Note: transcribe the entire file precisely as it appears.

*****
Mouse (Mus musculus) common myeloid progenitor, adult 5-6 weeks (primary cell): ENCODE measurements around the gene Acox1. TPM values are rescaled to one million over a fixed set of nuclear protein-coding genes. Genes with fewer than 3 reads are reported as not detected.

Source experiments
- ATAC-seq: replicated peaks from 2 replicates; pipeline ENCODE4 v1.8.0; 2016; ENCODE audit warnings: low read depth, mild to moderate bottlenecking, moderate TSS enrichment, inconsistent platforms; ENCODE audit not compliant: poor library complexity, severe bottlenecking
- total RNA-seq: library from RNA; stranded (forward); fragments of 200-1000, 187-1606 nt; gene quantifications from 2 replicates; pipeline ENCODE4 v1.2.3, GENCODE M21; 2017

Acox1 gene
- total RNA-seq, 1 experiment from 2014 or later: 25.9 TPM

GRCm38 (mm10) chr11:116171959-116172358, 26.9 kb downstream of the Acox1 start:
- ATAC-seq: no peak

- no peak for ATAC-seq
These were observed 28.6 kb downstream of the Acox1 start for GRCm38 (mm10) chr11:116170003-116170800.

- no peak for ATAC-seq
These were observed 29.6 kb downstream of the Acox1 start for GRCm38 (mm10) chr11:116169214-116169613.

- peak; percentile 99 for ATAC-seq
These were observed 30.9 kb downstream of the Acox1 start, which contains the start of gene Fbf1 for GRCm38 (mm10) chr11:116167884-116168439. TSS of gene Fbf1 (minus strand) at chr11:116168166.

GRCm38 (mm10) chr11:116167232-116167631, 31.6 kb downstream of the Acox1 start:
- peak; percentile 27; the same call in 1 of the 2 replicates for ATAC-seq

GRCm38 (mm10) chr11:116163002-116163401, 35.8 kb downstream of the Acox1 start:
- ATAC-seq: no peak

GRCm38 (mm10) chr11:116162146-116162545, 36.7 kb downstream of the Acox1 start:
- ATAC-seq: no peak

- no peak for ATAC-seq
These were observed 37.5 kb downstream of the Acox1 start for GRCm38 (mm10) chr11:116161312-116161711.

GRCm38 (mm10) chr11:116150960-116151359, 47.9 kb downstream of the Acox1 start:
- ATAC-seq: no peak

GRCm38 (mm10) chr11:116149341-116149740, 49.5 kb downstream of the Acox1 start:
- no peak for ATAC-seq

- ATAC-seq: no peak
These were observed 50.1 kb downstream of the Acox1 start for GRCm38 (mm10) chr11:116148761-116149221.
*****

Mouse (Mus musculus) common myeloid progenitor, adult 5-6 weeks (primary cell): ENCODE measurements around the gene Acox1. TPM values are rescaled to one million over a fixed set of nuclear protein-coding genes. Genes with fewer than 3 reads are reported as not detected.

Source experiments
- ATAC-seq: replicated peaks from 2 replicates; pipeline ENCODE4 v1.8.0; 2016; ENCODE audit warnings: low read depth, mild to moderate bottlenecking, moderate TSS enrichment, inconsistent platforms; ENCODE audit not compliant: poor library complexity, severe bottlenecking
- total RNA-seq: library from RNA; stranded (forward); fragments of 200-1000, 187-1606 nt; gene quantifications from 2 replicates; pipeline ENCODE4 v1.2.3, GENCODE M21; 2017

Acox1 gene
- total RNA-seq, 1 experiment from 2014 or later: 25.9 TPM

GRCm38 (mm10) chr11:116171959-116172358, 26.9 kb downstream of the Acox1 start:
- ATAC-seq: no peak

- no peak for ATAC-seq
These were observed 28.6 kb downstream of the Acox1 start for GRCm38 (mm10) chr11:116170003-116170800.

- no peak for ATAC-seq
These were observed 29.6 kb downstream of the Acox1 start for GRCm38 (mm10) chr11:116169214-116169613.

- peak; percentile 99 for ATAC-seq
These were observed 30.9 kb downstream of the Acox1 start, which contains the start of gene Fbf1 for GRCm38 (mm10) chr11:116167884-116168439. TSS of gene Fbf1 (minus strand) at chr11:116168166.

GRCm38 (mm10) chr11:116167232-116167631, 31.6 kb downstream of the Acox1 start:
- peak; percentile 27; the same call in 1 of the 2 replicates for ATAC-seq

GRCm38 (mm10) chr11:116163002-116163401, 35.8 kb downstream of the Acox1 start:
- ATAC-seq: no peak

GRCm38 (mm10) chr11:116162146-116162545, 36.7 kb downstream of the Acox1 start:
- ATAC-seq: no peak

- no peak for ATAC-seq
These were observed 37.5 kb downstream of the Acox1 start for GRCm38 (mm10) chr11:116161312-116161711.

GRCm38 (mm10) chr11:116150960-116151359, 47.9 kb downstream of the Acox1 start:
- ATAC-seq: no peak

GRCm38 (mm10) chr11:116149341-116149740, 49.5 kb downstream of the Acox1 start:
- no peak for ATAC-seq

- ATAC-seq: no peak
These were observed 50.1 kb downstream of the Acox1 start for GRCm38 (mm10) chr11:116148761-116149221.